All families have incidents which they would rather not have other people to know. Such was the case with Elijah Asborn Tew. Elijah was born on August 19, 1855, to Keziah Strickland and Phillip Alexander Tew, a sergeant in the Confederate Army and a farmer by trade. Through the 1850 and 1860 census records, Elijah was the oldest child with Owen, Colton, Hardy, John, and Doctor H following. In the census for 1880 Rachel Matilda, Phillip Nathan, Flora Eliza, and Kizzie Jeanette were also shown as children of Phillip A and Keziah Tew.
As a child, I remember my mama talking about Elijah Asborn Tew, her granddaddy that died before she was born. According to mama, Aunt Rettie said that “one day after dinner a cloud came up and they didn’t immediately go back to work. Elijah suggested they go to the front room to sing hymns. Iona, another daughter, played and they sang a few songs when they realized it was raining very hard. Grandpa called William B (Bud) to go with him to the mill to let down the floodgates at the mill. Grandpa got there first and he tried to pull them down but had a heart attack. According to Aunt Rettie, he died instantly. Then his wife, Penny Sinclair Tew, had to raise the family, which consisted of several young children.
That is basically all I knew about him until I was an adult and finally heard the story that Elijah had been divorced. Divorce is a common occurrence in today’s world but not in the latter half of the nineteenth century. Elijah was born August 19, 1855, in the Mingo Township of Sampson County and grew up to be a farmer which was the common occupation of young men in Sampson County. He married Rebecca A. West at the age of 19 in 1874 in Wake County. Rebecca West was born in 1851 and was the daughter of James and Zadey Dudley West. In the 1860 Sampson County Census, they were living in Sampson County but had moved to Wake County in the 1870’s.
Before their first year of marriage was over, Rebecca had moved out of their home and began a relationship with an older, more prominent farmer of that area. Court proceedings began and the court admonished her to move back in with Elijah but she refused. Eventually, a divorce was granted. Rebecca had a son, James before this marriage – born in 1871, and a daughter, Spicey in 1875. She also had other children years after the divorce but in the divorce proceedings, Elijah claimed none of the children as his own. In the census of 1880, Rebecca and her children use the name of Tew but in the following censuses, all of them, including Rebecca use the last name West. Spicey was the only child who gave Tew as her maiden name during her adult life. Rebecca and some of her children were buried in the Huntley area of Sampson County but it is unclear as to whether the cemetery actually exists today.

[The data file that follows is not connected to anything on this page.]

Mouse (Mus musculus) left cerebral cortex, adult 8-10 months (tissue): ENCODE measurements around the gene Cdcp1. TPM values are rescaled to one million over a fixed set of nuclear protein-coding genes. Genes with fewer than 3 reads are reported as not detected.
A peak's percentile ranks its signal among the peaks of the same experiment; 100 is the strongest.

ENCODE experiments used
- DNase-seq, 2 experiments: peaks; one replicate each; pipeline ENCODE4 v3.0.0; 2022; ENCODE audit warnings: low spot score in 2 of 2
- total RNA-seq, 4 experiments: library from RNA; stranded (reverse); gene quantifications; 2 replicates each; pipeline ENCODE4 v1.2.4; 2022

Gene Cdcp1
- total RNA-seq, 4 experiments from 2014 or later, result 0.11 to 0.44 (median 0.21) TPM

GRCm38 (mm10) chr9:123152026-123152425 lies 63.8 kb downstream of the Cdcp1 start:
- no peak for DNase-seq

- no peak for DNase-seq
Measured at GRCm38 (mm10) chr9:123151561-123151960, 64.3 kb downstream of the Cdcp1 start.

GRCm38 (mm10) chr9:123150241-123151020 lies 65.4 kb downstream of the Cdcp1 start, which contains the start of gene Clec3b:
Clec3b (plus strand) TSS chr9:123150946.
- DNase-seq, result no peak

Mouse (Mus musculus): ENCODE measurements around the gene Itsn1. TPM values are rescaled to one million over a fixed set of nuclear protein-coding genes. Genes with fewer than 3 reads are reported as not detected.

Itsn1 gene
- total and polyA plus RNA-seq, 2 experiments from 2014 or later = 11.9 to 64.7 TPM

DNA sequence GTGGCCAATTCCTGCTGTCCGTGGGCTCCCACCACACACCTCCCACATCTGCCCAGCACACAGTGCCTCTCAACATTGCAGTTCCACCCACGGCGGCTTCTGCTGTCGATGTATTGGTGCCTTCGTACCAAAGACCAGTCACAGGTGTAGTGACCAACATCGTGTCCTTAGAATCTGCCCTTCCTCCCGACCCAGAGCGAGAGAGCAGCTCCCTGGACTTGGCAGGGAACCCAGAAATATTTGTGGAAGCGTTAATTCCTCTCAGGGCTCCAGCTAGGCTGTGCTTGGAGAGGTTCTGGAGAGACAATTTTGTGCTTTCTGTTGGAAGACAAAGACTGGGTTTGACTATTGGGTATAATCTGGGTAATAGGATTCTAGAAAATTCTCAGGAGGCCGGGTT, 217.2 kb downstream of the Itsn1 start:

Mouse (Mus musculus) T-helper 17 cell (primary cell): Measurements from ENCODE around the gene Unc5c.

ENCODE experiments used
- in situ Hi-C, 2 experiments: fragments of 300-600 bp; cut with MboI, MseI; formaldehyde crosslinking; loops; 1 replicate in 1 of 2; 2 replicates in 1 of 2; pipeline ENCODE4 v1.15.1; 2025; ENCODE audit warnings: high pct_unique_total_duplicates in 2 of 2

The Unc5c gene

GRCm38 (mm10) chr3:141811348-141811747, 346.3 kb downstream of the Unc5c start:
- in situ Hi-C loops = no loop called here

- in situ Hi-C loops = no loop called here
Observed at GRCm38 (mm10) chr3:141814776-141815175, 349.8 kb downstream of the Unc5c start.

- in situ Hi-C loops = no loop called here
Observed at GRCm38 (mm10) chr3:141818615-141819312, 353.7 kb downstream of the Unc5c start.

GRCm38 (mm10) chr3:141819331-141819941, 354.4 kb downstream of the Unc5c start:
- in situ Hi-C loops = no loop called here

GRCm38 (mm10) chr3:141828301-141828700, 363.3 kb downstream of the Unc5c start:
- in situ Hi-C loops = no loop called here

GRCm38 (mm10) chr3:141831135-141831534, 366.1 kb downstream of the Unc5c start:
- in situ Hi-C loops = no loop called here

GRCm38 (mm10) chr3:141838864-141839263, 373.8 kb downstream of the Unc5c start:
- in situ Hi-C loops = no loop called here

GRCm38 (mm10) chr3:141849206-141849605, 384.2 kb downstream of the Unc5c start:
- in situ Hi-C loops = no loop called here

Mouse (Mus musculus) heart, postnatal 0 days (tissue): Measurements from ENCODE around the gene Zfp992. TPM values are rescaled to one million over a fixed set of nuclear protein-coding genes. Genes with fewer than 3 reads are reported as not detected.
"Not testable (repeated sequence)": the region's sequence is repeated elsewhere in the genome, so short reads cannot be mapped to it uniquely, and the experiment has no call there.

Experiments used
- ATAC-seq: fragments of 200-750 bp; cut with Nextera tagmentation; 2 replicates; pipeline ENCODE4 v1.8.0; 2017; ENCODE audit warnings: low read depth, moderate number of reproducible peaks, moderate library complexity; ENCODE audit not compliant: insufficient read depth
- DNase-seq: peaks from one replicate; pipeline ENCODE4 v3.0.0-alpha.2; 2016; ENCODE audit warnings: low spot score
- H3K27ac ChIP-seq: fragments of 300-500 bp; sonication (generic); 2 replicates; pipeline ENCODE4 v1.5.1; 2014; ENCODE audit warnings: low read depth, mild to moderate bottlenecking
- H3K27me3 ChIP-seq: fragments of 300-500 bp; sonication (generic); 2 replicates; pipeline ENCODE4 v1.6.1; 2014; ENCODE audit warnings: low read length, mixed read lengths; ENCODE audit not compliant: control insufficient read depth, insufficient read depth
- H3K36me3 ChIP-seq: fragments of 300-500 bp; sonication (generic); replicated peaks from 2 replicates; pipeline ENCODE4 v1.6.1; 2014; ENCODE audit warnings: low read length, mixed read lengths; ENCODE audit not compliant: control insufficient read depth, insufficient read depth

Elijah in the 1880 census, after his divorce, was living in the house of his aunt and uncle, Jennette Tew Jackson and husband James. He is listed as a turpentine worker. It was during this time that he met and married Penny Sinclair who was the daughter of Irwin Sinclair and Sarah (Sally) Jones in the Cumberland County area. Penny Eliza Sinclair was born on February 12, 1868, in Cumberland County and was living in the Flea Hill area in the 1870 census. In the 1880 census, Penny and her family were listed in the Halls Township of Sampson County. How Penny and Elijah met is unknown but they were married in 1884 with their first child, Maretta (Retta) born to them in 1885.
Elijah and Penny had a large family and lived in the Mingo area of Sampson County. Elijah was farming again according to the 1900 census. They had been married for 16 years and had many children: Maretta, Minnie Alice, William B, Kissie Florence, Iona, Mary, and Owen Dallas. In the 1910 census, the family had grown even larger—adding Dora, Lora, Felton, and Selma to their group. But at that time Elijah had suffered a heart attack and had died on May 9, 1909, the day of a sudden thunderstorm. He was only 54 years old. At his death, his wife, Penny Sinclair Tew had to shoulder the responsibility of raising many young children, of running the farm and the area grist mill. Their farm was located on what is now called the Penny Tew Mill Road.
(As you can tell, I have pieced this story together with many census records but also a trip or two to the Archives building in Raleigh where I obtained the divorce records of Elijah Tew and Rebecca West. There are still more to tell about this family as is the case with all families.)